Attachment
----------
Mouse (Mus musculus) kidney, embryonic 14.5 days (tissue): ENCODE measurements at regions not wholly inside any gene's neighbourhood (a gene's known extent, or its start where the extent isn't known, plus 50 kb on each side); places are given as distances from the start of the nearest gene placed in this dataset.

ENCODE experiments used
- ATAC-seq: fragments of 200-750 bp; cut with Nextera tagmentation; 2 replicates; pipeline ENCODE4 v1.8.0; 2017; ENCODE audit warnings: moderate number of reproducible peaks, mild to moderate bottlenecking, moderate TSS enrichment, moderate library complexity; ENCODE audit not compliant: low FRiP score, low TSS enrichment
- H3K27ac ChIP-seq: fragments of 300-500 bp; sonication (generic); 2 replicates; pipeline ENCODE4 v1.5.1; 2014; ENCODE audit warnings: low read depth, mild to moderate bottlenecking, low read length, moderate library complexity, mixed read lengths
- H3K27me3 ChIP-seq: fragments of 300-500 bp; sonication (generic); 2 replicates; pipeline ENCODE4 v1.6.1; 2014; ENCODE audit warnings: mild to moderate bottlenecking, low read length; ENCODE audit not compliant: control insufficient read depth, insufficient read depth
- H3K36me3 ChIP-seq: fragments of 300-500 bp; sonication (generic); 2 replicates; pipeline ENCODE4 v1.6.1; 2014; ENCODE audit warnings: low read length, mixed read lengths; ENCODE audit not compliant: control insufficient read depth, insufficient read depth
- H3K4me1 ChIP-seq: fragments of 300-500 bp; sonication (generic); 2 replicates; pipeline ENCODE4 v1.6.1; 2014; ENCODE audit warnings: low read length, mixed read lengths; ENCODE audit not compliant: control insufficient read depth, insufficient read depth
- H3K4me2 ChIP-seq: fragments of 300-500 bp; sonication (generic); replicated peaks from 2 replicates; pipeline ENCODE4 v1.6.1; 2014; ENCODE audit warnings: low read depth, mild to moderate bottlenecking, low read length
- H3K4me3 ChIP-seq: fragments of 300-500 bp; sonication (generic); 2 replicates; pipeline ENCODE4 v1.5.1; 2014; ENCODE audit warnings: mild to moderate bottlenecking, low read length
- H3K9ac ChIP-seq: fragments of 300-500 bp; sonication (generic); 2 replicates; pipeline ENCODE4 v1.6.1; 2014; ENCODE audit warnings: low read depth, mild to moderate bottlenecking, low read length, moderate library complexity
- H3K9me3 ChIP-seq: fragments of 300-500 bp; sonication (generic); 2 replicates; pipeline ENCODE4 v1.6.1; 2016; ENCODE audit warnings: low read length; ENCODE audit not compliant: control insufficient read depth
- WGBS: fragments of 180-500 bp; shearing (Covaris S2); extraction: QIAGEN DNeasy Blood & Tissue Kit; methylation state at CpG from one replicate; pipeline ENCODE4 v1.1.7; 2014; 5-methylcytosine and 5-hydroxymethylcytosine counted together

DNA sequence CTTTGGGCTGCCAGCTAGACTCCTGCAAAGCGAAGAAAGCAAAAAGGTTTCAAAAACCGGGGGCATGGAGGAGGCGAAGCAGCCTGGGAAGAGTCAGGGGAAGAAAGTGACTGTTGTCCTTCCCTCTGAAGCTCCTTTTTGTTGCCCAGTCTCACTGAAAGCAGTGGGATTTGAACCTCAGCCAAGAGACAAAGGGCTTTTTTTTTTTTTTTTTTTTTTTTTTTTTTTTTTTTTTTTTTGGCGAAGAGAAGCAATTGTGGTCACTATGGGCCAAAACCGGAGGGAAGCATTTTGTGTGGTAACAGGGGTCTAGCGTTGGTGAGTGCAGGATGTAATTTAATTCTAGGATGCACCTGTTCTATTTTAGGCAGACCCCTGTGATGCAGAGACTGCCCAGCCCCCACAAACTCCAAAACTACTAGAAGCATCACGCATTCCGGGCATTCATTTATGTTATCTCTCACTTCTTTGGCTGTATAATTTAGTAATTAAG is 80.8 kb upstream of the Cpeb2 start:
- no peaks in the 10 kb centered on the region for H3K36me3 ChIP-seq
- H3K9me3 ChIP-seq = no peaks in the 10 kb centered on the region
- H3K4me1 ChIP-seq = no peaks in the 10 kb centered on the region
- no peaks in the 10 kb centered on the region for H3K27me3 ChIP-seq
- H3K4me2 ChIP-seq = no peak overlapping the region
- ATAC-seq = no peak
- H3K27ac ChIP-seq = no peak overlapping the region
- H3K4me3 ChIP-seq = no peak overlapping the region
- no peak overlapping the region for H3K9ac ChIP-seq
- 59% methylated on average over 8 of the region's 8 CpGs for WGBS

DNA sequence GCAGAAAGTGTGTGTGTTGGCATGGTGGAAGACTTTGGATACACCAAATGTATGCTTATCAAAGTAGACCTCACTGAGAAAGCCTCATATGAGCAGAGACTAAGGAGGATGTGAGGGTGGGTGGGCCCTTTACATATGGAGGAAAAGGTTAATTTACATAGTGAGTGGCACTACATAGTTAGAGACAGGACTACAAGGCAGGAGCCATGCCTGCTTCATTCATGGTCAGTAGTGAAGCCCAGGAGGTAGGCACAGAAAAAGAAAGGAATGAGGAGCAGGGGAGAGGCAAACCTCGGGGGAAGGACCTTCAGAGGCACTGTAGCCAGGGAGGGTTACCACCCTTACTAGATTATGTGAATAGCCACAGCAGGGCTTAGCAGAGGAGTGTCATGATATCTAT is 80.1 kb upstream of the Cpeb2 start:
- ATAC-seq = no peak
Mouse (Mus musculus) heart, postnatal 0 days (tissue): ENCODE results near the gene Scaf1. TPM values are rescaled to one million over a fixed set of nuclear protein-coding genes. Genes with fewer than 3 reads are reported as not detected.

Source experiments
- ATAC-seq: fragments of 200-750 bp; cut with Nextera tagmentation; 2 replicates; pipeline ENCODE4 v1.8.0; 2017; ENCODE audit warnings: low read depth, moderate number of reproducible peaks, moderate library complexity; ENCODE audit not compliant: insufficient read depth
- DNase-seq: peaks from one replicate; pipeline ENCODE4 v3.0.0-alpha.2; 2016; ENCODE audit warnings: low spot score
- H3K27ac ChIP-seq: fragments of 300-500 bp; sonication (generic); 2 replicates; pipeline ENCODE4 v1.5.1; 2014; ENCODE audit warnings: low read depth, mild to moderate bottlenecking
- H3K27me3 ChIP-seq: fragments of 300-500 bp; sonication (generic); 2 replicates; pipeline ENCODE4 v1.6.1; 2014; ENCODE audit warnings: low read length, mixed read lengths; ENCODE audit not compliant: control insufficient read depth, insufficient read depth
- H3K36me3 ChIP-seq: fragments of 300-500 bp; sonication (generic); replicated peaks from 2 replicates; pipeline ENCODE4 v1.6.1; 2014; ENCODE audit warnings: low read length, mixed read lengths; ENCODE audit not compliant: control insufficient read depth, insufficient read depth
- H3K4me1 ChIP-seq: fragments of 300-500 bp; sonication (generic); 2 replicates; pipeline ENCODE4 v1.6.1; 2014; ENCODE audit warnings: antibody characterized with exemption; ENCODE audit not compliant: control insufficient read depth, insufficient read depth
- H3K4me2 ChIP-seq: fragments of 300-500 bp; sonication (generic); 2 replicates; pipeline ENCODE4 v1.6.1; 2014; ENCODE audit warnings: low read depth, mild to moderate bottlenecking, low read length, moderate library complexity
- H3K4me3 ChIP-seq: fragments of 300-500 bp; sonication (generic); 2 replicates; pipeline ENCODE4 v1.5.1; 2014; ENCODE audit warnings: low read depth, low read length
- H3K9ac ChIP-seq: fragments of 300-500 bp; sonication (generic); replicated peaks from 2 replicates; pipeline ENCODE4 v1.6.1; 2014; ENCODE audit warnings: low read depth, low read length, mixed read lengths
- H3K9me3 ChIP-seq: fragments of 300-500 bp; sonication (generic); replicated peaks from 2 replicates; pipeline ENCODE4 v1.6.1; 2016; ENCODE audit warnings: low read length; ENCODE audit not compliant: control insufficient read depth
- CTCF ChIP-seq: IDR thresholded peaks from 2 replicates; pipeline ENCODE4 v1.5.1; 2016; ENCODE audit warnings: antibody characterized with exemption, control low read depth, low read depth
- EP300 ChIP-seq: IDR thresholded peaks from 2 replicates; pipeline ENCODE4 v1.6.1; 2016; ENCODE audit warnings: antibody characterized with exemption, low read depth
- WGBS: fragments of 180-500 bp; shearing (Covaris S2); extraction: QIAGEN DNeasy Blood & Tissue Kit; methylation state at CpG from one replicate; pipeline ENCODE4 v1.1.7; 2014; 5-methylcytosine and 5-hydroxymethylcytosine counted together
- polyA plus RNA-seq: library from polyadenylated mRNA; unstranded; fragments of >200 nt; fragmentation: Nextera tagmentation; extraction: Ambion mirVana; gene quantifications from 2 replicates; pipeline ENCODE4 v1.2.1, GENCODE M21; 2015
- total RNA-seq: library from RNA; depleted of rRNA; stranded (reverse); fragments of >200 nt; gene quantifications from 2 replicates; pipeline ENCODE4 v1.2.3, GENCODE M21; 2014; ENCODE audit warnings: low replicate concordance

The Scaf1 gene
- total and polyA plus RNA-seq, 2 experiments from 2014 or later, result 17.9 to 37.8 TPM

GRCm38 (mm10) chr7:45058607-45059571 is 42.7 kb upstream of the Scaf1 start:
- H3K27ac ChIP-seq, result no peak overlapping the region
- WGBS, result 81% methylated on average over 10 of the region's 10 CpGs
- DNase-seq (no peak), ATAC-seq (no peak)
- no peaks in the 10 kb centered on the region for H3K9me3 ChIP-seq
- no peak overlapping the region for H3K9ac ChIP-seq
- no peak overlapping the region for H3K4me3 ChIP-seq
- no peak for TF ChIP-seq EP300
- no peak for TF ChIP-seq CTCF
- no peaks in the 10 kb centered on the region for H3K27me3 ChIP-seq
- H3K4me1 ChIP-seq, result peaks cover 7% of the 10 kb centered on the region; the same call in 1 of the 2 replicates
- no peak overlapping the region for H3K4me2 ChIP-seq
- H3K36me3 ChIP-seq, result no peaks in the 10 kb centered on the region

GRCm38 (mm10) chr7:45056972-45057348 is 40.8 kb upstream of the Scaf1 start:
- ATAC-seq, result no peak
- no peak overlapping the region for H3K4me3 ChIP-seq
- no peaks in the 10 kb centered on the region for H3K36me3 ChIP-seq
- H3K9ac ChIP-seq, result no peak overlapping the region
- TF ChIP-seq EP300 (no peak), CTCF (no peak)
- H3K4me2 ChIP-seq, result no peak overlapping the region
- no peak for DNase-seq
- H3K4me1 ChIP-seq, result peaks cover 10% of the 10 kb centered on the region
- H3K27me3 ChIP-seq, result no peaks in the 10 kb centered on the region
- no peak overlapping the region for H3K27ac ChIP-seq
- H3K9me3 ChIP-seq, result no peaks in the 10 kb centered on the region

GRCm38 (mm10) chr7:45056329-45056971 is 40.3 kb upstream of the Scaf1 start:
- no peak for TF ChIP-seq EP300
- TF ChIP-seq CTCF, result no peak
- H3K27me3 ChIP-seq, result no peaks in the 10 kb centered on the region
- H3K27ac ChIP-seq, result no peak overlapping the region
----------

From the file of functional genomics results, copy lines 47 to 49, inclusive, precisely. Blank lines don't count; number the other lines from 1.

- WGBS, result 81% methylated on average over 10 of the region's 10 CpGs
- DNase-seq (no peak), ATAC-seq (no peak)
- no peaks in the 10 kb centered on the region for H3K9me3 ChIP-seq